With or without performance enhancers, the repair of his badly damaged personal brand is one feat that is beyond even Lance Armstrong.
Banned for life last year from competing in sanctioned sporting events, stripped of his seven Tour de France titles as a result of his long-denied involvement with doping, and having lost most of his endorsement deals, Armstrong is back in the news this week in a tell-all (or tell-some) interview with Oprah, marking the start of a public campaign geared towards restoring his image. By confessing to the doping, according to all reports, he is hoping for a reduction in his lifetime ban so that he can compete in sanctioned triathlons and redeem himself.
Too bad the campaign is in his own mind, and redemption is not his to claim. This is one brand that is beyond repair – and I’m in the business of trying to find brand hope, often when hope is hard to find.
But there were too many lies, too much deceit, too many lives ruined, too great an amount of damage to a revered sport and too many missed opportunities to come clean offered by the USADA, the Sunday Times, Nike and even his own charitable foundation. By wrapping up his cycling triumphs into his own inspiring fight against cancer (the ultimate impetus for Livestrong), Armstrong committed the ultimate brand sin. He broke the trust of those who needed to trust him the most. We’ve been “lanced,” or “pierced with a sharp object.”
Bottom line, the emotional connection with a personal brand is so much deeper and so much stronger than that of any product or service, because it connects on a human level. Those who have built renowned personal brands are put on pedestals (ironically, think Oprah), and admired not just for their remarkable characteristics and the values they represent, but for their consistency in staying true to them. Armstrong destroyed the very values that defined him.
And that’s the difference between what Armstrong and, say Tiger Woods or Michael Vick did to harm to their brands (and sports) in the not-too distant past.
Tiger Woods’ marital transgressions were hugely embarrassing and certainly affected his image, yet the only place where his values and inspirational power count is on the golf course, where he is slowly but surely regaining his stroke and fan base.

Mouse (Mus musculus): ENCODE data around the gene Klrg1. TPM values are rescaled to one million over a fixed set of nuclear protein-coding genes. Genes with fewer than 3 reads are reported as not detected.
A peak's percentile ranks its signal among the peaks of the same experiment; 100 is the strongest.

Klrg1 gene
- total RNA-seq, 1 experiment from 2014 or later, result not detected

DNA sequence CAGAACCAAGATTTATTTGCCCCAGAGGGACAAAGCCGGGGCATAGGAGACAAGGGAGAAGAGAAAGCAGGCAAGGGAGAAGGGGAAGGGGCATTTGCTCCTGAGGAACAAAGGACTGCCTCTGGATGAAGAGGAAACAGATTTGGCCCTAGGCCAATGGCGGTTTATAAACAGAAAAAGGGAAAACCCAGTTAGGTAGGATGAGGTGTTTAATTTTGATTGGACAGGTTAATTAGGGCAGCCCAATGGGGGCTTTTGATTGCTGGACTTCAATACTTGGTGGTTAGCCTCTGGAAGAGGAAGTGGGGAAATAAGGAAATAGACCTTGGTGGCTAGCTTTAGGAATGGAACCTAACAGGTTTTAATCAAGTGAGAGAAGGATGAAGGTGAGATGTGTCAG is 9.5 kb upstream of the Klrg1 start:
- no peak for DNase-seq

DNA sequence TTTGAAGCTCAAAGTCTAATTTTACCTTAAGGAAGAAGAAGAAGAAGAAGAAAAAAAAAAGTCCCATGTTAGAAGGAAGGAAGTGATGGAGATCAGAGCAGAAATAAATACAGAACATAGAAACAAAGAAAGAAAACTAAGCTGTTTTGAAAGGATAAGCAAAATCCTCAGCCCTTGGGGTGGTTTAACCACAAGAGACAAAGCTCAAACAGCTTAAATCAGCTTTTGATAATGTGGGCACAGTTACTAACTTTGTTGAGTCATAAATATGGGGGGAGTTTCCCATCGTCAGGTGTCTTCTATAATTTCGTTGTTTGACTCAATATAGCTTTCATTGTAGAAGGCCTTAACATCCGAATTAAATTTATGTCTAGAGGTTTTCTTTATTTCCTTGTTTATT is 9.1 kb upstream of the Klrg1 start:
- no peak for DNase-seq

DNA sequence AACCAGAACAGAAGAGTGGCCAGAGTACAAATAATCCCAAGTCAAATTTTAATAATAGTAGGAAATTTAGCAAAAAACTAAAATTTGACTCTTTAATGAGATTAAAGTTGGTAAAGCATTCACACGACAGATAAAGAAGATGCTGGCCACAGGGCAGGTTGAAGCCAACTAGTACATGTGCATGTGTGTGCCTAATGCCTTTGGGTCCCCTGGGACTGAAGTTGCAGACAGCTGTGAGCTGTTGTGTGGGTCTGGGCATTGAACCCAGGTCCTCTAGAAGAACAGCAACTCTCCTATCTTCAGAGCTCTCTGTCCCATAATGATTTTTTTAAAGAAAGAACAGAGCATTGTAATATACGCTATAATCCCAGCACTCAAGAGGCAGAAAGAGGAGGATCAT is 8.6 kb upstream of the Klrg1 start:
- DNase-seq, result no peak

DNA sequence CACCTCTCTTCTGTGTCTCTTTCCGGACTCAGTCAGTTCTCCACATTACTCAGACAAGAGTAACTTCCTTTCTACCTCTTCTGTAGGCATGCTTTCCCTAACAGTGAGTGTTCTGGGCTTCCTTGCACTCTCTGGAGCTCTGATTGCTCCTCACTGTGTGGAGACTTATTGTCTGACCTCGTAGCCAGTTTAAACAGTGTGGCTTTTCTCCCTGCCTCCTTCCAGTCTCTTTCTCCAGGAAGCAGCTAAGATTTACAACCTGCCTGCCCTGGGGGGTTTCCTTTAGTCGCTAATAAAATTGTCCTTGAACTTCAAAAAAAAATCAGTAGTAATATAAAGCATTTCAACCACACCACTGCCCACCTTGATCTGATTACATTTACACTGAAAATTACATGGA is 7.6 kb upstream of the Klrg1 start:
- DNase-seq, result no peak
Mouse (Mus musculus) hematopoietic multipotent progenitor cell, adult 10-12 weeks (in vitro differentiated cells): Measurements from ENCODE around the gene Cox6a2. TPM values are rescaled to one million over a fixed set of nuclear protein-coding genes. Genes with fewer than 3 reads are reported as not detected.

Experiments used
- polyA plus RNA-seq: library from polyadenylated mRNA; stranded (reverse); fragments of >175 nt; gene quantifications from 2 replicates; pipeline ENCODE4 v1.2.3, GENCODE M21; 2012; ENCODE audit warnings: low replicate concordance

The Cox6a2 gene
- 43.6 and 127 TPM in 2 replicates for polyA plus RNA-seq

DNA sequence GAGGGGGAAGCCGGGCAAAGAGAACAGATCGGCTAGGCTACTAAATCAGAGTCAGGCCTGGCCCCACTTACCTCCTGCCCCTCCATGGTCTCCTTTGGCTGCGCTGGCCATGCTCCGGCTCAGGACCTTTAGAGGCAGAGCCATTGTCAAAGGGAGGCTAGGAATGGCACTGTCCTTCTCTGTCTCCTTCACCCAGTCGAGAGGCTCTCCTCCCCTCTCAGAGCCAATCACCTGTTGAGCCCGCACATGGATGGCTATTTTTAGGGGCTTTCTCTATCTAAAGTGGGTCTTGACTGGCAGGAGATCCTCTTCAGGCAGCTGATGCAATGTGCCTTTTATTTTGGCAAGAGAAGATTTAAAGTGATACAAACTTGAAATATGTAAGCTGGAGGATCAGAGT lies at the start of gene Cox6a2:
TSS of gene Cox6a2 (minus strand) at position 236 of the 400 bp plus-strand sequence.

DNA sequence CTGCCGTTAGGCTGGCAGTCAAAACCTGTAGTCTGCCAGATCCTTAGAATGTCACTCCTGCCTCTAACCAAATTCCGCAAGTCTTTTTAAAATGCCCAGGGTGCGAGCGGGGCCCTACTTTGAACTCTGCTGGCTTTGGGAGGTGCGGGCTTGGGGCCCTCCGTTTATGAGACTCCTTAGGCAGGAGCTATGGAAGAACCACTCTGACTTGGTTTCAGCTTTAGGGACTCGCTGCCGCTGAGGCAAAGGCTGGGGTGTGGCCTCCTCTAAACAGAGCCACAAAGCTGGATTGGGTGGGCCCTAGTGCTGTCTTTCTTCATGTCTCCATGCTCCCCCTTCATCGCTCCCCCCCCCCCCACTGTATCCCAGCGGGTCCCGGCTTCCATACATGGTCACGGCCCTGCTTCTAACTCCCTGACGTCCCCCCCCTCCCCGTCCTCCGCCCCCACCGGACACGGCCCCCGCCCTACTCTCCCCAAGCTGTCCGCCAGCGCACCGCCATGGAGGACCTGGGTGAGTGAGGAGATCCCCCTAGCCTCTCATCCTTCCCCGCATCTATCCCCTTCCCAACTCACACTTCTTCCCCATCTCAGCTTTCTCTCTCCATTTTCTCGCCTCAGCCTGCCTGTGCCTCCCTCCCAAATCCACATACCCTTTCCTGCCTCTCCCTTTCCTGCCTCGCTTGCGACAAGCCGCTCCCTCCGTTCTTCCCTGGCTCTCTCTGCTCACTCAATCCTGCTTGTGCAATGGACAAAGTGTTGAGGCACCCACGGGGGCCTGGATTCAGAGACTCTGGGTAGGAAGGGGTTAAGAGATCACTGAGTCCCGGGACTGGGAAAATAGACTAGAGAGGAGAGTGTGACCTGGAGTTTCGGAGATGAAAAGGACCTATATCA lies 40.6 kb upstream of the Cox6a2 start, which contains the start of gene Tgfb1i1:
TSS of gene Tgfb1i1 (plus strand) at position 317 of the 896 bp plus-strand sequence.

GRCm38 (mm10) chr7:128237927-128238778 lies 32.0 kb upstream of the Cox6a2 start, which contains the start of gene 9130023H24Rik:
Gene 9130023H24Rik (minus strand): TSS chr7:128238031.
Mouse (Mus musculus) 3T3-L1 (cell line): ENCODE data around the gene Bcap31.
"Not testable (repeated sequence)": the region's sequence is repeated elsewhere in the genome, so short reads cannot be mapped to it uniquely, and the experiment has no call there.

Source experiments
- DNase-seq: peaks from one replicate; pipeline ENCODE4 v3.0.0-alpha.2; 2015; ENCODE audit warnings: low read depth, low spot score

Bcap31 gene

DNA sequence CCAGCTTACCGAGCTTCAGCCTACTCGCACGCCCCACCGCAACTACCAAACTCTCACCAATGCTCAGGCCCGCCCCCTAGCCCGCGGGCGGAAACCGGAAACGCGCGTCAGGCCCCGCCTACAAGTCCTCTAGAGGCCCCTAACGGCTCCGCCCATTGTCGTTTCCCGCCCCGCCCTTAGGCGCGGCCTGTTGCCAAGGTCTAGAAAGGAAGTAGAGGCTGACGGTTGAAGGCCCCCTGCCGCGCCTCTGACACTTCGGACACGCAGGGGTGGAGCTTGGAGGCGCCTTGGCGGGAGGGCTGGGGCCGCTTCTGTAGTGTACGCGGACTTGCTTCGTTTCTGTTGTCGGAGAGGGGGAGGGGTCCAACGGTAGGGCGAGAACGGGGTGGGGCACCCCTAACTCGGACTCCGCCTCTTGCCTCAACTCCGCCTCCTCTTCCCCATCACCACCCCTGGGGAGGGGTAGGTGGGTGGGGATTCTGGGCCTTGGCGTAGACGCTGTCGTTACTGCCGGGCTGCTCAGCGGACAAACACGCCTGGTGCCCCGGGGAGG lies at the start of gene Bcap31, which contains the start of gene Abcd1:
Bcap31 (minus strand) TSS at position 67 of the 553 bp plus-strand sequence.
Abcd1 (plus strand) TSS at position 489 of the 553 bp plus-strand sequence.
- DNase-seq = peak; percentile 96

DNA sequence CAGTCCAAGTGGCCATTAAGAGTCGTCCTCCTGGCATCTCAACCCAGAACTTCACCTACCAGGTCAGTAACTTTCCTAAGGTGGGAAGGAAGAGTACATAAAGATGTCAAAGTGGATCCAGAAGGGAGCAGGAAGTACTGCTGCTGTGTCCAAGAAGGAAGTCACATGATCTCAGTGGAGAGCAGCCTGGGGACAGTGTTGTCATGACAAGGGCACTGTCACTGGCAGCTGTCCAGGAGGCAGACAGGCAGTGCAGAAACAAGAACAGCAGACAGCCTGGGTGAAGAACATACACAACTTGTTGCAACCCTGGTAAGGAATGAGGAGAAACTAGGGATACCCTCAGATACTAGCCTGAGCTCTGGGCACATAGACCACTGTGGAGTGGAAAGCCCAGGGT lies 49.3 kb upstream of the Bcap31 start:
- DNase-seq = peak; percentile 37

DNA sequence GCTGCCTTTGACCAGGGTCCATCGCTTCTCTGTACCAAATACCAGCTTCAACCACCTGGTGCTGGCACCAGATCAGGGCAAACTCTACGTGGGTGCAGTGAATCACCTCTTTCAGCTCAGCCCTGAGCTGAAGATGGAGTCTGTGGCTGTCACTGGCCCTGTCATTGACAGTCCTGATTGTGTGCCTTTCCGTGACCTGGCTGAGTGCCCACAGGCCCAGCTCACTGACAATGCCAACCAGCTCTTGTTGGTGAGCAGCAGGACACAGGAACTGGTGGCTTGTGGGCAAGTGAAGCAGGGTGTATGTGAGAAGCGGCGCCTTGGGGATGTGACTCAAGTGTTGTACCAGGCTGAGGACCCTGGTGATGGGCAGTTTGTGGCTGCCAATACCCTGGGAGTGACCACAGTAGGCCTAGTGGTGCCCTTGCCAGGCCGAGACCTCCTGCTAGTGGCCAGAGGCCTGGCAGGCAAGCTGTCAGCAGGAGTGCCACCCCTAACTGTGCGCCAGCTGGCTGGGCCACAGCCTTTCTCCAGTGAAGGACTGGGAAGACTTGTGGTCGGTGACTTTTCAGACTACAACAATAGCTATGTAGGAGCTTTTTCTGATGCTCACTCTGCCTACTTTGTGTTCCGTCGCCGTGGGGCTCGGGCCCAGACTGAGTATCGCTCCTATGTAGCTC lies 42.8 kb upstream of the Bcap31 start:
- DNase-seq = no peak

Michael Vick has managed to repair the damage after serving 21 months in prison for his involvement in a dog-fighting ring. While his crime spoke to failings when it comes to personal values, they had no relevance to his performance on the football field. Small wonder he easily found a new home as starting quarterback with the Philadelphia Eagles and, importantly, has quietly become a spokesperson for the very cause that got him into trouble in the first place.
Marion Jones, Barry and Mark McGwire come closest to mirroring the cheating that went on in their respective sports. The Hall of Fame just told Bonds what they thought of him. He is the poster child of the baseball steroid era, and his brand is irreparably damaged, like Armstrong’s. Mark McGwire, who admitted to his mistake and showed remorse, has actually found an on-ramp back into baseball with the St. Louis Cardinals. Jones, to her credit, has dedicated her life to helping young people avoid the mistakes she made as a student and athlete, rebuilding her brand day by day.
Unfortunately, the McGwire and Jones options are no longer available to Lance. His is a brand that has broken too many important promises and has been caught in too many public lies — a surefire death sentence for even the most revered of brands. A little Oprah will not offset all the brand harm that has been done, capped by his ultimate lack of contrition and tied to this November tweet:
Back in Austin and just layin’ around… mob.li/_r4zAz
— Lance Armstrong (@lancearmstrong) November 10, 2012
To be clear, Armstrong has done a lot of good during his athletic career – his support of cancer research through Livestrong has won him many defenders throughout this ordeal and the lives he has helped change tied to the dollars raised cannot be marginalized.
There is a lot of good Lance can still do in this world. Of course, all of this will have to wait until a billion people get their fix of getting “lanced” during his interview with Oprah and the aftermath that will surely follow.
This post originally appeared on the Forbes CMO Network on Scott Davis’s blog, The Shift. To read related thinking from Scott on Forbes, follow his blog here.